Show simple item record

dc.contributor.authorRichardson, Kurten_US
dc.date.accessioned2007-06-14T23:42:25Z
dc.date.available2007-06-14T23:42:25Z
dc.date.issued2006en_US
dc.identifier.urihttps://hdl.handle.net/2027.42/55120
dc.description.abstractGolf courses are numerous and popular, and golf courses typically apply insecticides, and fertilizers regularly (Morse, 1993). Research suggests that the position of golf courses in close proximity to streams result in higher alkalinity, phosphorus, nitrogen, and mercury runoff (Winter, 2004). The Carp Lake River is most likely heavily influenced by fertilizer runoff from the Wilderness Golf Course. The possible degraded aquatic conditions have been directly linked to higher productivity from nitrogen loading. My hypothesis is that the golf course is adding excess nutrients, especially nitrate from fertilizing, into the stream causing degraded aquatic conditions which would involve decreased Ephemeroptera, Plecoptera, Tricoptera Index value, lowered fish abundance and diversity, and increased nutrients. I sampled water nutrients with acid washed bottles from one upstream and two downstream sites in relation to the golf course. I sampled invertebrates with a Surber sampler at all three sites, and sampled relative fish abundance and diversity with an electro fisher. Nitrate significantly increased downstream from the golf course. Ammonium and soluble phosphorus were highest upstream of the course and decreased downstream. The percent of EPT was higher downstream, and percent of Diptera was found to be higher upstream. The percent of invertebrate functional feeding group, scrapers, were highest in downstream sites, which supports the hypothesis of higher nutrients and algal growth downstream. Fish abundance and diversity were highest upstream but not statistically significant. In contrast, the percent of intolerant fish was surprisingly highest downstream. I conclude with statistically significant evidence that nitrate increases downstream from the golf course, and this is the strongest evidence in support of my main hypothesis that downstream sites have increased nutrient levels from the golf course.en_US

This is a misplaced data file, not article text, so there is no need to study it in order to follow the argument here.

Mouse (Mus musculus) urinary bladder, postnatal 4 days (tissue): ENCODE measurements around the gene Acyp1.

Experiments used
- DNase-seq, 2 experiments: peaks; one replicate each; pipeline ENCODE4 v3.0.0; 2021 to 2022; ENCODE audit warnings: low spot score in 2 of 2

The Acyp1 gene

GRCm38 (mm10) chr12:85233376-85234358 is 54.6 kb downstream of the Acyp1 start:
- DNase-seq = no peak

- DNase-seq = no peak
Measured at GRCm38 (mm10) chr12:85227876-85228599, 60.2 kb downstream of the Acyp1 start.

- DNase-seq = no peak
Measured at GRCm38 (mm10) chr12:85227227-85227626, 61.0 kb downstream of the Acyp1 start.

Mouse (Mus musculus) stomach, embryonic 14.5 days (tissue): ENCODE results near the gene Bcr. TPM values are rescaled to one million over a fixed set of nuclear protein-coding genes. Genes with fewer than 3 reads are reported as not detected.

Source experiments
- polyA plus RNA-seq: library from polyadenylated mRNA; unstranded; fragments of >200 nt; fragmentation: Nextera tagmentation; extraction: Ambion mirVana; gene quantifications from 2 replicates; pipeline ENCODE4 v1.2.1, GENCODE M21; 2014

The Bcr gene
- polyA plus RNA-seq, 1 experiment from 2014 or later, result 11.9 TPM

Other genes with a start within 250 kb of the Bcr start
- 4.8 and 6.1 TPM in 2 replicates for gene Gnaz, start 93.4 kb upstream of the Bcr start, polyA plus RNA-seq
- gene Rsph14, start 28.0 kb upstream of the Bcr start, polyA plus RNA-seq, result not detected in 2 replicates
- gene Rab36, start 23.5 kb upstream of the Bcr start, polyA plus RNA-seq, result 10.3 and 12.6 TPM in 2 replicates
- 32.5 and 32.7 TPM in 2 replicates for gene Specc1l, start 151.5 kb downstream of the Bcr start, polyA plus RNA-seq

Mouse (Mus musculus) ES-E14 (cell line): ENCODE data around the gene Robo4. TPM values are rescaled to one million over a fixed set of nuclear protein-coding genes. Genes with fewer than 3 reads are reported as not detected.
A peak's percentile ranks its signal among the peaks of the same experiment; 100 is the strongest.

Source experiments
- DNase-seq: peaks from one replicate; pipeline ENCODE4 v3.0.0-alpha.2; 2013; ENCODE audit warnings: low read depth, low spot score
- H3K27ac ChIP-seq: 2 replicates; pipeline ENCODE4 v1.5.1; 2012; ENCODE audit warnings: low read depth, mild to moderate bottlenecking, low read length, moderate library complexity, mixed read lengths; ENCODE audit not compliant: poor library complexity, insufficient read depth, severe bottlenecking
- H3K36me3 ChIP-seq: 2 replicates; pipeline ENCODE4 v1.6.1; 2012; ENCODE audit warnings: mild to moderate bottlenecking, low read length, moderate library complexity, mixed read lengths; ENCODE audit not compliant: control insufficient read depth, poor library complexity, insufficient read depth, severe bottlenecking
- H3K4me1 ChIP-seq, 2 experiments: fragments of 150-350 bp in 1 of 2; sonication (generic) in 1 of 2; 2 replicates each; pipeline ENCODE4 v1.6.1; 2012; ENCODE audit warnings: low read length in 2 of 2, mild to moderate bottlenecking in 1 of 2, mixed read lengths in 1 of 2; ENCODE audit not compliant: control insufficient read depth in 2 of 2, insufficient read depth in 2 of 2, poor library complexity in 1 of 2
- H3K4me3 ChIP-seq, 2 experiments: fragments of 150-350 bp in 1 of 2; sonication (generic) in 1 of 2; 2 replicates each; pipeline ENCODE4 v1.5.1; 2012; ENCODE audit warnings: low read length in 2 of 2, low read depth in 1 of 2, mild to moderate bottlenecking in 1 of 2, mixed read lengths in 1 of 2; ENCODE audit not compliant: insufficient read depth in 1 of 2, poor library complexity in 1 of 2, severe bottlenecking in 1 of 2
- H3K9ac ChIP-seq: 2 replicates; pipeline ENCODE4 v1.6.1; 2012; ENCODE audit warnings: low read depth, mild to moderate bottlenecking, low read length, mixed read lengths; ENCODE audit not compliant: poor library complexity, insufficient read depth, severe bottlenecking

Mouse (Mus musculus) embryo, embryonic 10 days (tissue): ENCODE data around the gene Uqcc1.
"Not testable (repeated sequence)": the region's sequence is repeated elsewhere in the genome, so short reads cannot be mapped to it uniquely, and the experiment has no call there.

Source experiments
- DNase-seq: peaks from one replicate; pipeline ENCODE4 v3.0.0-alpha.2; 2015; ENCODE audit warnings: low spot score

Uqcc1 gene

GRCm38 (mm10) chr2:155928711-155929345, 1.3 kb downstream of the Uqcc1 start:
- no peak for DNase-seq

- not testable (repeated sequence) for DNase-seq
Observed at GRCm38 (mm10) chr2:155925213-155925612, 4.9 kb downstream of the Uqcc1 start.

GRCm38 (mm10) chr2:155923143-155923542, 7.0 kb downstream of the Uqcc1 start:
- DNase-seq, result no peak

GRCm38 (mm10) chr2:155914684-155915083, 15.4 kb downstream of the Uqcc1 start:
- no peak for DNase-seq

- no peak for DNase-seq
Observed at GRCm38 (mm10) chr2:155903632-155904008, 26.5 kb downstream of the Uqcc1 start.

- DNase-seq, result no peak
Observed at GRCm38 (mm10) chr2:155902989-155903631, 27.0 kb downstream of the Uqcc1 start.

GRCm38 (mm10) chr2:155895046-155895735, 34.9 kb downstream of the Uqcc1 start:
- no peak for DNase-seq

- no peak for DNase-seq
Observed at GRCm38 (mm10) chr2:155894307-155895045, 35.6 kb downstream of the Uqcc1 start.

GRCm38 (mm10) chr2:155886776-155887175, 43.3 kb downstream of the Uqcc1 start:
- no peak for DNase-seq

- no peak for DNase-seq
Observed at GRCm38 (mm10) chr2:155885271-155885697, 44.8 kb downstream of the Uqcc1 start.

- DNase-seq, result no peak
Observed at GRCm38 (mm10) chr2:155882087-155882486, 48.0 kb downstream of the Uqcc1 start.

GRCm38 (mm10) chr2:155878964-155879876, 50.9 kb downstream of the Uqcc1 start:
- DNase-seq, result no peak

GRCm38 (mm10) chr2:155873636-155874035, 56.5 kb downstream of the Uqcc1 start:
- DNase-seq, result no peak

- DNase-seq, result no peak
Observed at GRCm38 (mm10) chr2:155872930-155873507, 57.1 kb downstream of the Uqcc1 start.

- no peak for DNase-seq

dc.format.extent1223945 bytes
dc.format.extent3144 bytes
dc.format.mimetypeapplication/pdf
dc.format.mimetypetext/plain
dc.relation.haspartGraphen_US
dc.relation.haspartTable of Numbersen_US
dc.titleEffects of golf course operation on invertebrate, fish, and nutrients of Carp Lake River.en_US
dc.typeWorking Paperen_US
dc.subject.hlbsecondlevelNatural Resource and Environmenten_US
dc.subject.hlbtoplevelScienceen_US
dc.contributor.affiliationumBiological Station, University of Michiganen_US
dc.contributor.affiliationumcampusAnn Arboren_US
dc.description.bitstreamurlhttp://deepblue.lib.umich.edu/bitstream/2027.42/55120/1/3565.pdfen_US
dc.description.filedescriptionDescription of 3565.pdf : Access restricted to on-site users at the U-M Biological Station.en_US
dc.owningcollnameBiological Station, University of Michigan (UMBS)


Files in this item

Show simple item record